November 2021

Engineering the Perfect Stamp: Guy Gee

Commonwealth


The urge to cross and merge boundaries is what makes an artist stand out, and the consumer will naturally gravitate towards art that they can relate to and identify with. That is how Stanley Gibbons came to discover Guy Gee, a London-based sculptor, and his one project in particular 'Terence Stamps'.

Image 1

Guy Gee at work in his studios.

Guy fell into working with stamps; he didn't follow the traditional route that usually comes with collectors of the hobby. It wasn't passed down to him during childhood by his father and there wasn’t a stock book or album in sight; it was a journey of discovery. Each of Guy's works are created by something inspiring to him, and that began with his fascination of Japanese graphic design. Guy marvelled over the beautiful Japanese manhole covers which are synonymous with Japan's uninfluenced and freeing style of design that could be seen throughout the country as a reminder of its isolated history. He soon came to explore the country's miniature line-engraved artworks that we all know and love - postage stamps.

We came to meet with Guy a few times at his working studio in Battersea, intending to set him the extraordinary task of creating the world's first replica of the ONE CENT Magenta to commemorate Gibbons' purchase of the world's most valuable stamp. It was here that we got a real glimpse into his working studio and a chance to discover the process behind the creation of each piece.  

Guy's studio was filled with art pieces he had accumulated or created, including his works from his mirrored landmass project. You can see the inspiration all around him as he works, from Japanese-style parasols hung beautifully from the ceilings to eccentric lighting created from chimney pots.

land mass

The mirrored landmass series created by Guy Gee.

"When I can't comprehend with something artistically, that's when I'm incredibly impressed." Guy shows us the stamp that started it all for him, a Japanese 1898 stamp from a series of general revenues, "It's the only stamp that I've not changed the colours of at all."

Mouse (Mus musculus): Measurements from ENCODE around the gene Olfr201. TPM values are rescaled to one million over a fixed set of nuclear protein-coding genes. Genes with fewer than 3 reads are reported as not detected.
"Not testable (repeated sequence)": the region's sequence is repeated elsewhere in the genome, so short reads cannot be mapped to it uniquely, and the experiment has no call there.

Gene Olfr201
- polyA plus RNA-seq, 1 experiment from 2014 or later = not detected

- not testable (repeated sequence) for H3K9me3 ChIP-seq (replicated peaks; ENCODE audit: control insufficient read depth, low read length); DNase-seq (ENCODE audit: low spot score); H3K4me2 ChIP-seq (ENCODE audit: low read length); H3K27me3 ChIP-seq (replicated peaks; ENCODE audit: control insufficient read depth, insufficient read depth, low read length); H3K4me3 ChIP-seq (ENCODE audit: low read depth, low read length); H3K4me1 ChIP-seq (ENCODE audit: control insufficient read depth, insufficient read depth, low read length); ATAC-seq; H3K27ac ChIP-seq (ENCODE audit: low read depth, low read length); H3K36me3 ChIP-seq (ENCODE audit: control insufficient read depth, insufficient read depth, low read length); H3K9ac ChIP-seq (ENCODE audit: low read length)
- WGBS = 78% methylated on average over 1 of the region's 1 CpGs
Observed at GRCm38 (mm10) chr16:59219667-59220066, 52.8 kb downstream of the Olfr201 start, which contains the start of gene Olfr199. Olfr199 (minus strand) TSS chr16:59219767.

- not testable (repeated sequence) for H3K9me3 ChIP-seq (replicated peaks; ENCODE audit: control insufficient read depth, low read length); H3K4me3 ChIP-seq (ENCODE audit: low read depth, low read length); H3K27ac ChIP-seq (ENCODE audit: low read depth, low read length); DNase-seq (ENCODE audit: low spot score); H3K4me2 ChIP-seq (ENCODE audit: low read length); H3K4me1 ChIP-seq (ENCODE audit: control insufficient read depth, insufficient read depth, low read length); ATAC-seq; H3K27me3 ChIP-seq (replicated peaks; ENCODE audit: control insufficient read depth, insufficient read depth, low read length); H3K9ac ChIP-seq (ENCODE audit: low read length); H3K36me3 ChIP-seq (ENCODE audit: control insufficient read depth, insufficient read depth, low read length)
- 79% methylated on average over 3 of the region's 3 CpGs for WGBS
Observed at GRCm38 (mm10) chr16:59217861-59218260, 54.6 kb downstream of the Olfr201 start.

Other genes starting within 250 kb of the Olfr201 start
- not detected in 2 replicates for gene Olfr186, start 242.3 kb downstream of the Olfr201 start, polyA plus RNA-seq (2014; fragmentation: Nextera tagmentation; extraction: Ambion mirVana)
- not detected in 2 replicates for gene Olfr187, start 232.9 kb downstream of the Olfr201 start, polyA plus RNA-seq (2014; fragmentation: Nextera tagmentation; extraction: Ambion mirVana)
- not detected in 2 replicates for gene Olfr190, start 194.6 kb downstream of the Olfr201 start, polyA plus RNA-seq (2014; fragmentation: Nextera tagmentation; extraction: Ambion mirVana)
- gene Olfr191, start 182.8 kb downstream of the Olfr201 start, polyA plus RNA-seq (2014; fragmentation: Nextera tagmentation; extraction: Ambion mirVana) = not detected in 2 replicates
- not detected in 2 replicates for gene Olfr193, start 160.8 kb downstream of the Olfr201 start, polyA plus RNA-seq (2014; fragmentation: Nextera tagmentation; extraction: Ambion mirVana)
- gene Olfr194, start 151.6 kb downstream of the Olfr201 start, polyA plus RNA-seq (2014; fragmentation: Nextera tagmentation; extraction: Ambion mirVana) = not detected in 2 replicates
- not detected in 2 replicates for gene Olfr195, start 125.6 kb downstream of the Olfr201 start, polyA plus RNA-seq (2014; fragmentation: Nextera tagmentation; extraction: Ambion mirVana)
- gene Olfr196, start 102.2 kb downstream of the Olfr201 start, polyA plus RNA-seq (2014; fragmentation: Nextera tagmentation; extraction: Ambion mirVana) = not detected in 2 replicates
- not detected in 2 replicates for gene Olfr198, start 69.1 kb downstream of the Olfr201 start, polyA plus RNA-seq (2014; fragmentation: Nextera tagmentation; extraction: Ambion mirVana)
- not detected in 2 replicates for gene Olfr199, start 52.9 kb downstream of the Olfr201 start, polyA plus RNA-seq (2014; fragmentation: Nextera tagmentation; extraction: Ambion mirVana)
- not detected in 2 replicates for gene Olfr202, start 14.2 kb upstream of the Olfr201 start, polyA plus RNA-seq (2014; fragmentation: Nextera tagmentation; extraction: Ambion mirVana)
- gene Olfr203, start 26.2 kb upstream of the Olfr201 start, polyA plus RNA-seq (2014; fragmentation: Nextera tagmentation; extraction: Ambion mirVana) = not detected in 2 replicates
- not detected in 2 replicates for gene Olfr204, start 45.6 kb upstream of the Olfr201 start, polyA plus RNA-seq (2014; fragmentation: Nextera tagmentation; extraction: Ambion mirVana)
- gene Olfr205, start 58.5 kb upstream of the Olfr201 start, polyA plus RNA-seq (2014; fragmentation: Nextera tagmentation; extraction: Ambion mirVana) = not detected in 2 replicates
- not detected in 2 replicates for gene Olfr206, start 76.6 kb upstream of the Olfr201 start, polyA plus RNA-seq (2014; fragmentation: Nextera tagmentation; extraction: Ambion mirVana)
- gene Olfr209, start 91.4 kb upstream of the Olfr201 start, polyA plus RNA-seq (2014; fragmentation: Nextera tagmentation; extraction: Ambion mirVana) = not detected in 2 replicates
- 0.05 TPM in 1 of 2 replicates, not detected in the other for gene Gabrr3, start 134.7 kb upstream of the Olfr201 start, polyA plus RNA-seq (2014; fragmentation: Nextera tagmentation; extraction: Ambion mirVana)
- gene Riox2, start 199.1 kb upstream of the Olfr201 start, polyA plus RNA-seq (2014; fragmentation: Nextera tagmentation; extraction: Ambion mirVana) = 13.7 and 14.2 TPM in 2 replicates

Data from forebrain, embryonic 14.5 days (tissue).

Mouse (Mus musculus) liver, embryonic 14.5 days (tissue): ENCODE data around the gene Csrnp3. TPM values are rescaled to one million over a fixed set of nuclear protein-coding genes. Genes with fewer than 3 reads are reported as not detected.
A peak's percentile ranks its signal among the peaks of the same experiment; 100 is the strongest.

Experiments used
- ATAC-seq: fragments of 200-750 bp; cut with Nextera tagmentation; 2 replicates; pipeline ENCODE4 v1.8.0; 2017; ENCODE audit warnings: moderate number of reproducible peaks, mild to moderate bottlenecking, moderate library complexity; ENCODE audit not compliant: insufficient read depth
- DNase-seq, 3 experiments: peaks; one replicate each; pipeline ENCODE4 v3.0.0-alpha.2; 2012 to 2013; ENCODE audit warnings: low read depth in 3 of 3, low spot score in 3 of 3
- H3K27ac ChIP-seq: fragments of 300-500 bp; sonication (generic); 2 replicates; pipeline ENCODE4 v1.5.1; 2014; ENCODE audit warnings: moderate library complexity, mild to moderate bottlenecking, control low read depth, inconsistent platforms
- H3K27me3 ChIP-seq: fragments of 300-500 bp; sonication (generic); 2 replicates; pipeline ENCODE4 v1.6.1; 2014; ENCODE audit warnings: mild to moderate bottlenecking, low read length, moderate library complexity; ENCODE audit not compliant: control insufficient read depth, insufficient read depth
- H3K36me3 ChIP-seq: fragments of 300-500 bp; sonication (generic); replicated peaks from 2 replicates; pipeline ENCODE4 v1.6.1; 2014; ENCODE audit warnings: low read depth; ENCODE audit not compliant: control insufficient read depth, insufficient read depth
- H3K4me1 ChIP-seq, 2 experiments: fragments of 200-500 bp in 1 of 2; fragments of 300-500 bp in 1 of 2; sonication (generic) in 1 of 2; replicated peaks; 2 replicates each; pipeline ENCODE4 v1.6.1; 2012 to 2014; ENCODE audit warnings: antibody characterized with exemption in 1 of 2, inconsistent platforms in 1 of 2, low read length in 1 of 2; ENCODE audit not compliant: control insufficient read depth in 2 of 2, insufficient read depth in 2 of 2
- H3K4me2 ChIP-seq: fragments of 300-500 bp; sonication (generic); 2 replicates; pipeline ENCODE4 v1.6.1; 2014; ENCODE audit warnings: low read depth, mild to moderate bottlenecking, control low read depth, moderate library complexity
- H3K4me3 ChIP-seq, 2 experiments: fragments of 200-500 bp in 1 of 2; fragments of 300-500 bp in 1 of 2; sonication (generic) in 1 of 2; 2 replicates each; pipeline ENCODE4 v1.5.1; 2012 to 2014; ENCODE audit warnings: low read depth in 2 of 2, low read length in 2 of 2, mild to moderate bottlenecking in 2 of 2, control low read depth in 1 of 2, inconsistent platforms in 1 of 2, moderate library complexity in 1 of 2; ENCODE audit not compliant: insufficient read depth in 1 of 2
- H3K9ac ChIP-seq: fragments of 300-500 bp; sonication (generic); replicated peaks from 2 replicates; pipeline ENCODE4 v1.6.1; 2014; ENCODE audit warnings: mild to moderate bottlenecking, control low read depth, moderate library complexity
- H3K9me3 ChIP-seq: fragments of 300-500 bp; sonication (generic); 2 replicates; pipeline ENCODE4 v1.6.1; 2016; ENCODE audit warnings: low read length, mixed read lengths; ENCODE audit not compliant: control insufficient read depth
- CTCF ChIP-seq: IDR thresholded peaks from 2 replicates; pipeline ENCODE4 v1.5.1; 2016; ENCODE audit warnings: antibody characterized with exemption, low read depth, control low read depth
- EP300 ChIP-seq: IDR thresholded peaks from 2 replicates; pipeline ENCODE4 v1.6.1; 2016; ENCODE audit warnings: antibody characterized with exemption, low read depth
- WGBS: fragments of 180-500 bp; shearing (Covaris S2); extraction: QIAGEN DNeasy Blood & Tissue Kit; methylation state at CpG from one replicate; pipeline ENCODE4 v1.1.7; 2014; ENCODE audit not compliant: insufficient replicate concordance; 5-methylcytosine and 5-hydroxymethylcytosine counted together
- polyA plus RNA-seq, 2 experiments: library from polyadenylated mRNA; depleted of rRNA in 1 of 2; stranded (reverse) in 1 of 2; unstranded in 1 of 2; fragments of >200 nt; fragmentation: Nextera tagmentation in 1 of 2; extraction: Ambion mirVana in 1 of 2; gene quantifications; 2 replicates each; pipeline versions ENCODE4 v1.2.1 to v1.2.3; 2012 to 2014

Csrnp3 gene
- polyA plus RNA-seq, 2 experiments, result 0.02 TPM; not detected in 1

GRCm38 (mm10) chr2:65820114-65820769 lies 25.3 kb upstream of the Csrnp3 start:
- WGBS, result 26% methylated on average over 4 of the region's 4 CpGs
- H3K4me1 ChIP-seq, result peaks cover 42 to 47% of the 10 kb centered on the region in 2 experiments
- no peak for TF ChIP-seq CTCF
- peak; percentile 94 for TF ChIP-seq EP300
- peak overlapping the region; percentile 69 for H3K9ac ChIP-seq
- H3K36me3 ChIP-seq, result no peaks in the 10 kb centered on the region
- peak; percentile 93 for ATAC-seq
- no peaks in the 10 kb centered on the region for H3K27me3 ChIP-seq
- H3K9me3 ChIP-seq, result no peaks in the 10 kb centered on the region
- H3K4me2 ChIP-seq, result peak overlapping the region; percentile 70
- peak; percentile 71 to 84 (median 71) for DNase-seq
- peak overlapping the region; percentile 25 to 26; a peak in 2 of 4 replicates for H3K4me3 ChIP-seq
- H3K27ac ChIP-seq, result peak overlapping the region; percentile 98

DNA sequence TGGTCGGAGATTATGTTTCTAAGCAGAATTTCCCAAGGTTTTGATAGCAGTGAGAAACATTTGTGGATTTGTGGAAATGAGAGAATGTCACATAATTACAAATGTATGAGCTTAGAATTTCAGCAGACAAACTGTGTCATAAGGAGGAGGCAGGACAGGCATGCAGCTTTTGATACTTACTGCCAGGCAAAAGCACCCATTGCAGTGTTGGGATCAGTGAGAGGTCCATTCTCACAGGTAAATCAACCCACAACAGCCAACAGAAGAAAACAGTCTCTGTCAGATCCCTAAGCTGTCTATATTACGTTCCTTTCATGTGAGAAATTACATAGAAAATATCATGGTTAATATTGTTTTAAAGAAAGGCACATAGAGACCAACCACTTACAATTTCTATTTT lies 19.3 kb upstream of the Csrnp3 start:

He explained the process of his work to us as 'digitally revised', meaning that once scanned, he can pick the stamp apart layer by layer through editing software and then begin to blend his favourite parts, ultimately creating the perfect stamp. Now, we understand that to some this goes against all of the rules, but that is what his art intends to do - break boundaries.

"Quite often a stamp will already be quite fantastic but sometimes they're a bit boring." Guy goes on to explain, "they're a bit two dimensional - they might just be one colour." His artistic eye spots how to improve the design aesthetically and he gets to work. This could be duplicating one half of the stamp to fix a rip in the design, changing the colours entirely or even bringing together elements from three different stamps from across the world to create the ultimate piece. "You might catch a philatelist saying, 'That's an Indonesian stamp mixed with...(another) that's not originally from there,' and you know, I don't care. I'm doing these purely for their aesthetic interests and whether it's completely accurate, I'm not too fussed about."

Japan Stamp

Guy's first piece, the 1989 Japanese stamp.

Guy and his assistant, Isabella, work hard on scanning and editing the stamps, printing them and carefully cutting them out by hand, ready for framing. When it came to the mammoth task of replicating the 1c Magenta, Guy wanted to leave the stamp untouched, "I've done very little to it. I wanted it to be as true to the original as possible. But, as you know, the original is a very dull, very dark colour, so I've enhanced the colour slightly but I've also overlayed the text from the 4c magenta."

Guy went on to explain the struggles of recreating such an iconic piece, "This is by far the most difficult stamp I've had to work with, primarily getting the colour right." Using an external printing company became essential in creating the 1c Magenta artworks, to ensure the colour match was near perfect and the paper was of good enough quality. Guy also had to hand die the edges of the stamp to match that perfect magenta tone.

We held a small exhibition of Guy Gee's work at our flagship store on the preview nights for the ONE CENT Magenta exhibition. Some of the works are still on display now in the exhibition space and also in the shop. You can purchase Guy's Terence Stamps and 1c Magenta pieces through our store in London or directly through Guy's website by clicking here.

Guy work

Guy Gee's 1c Magenta artwork displayed in the ONE CENT Magenta Exhibition at 399 Strand, London.

Further reading

Stanley Gibbons Journal

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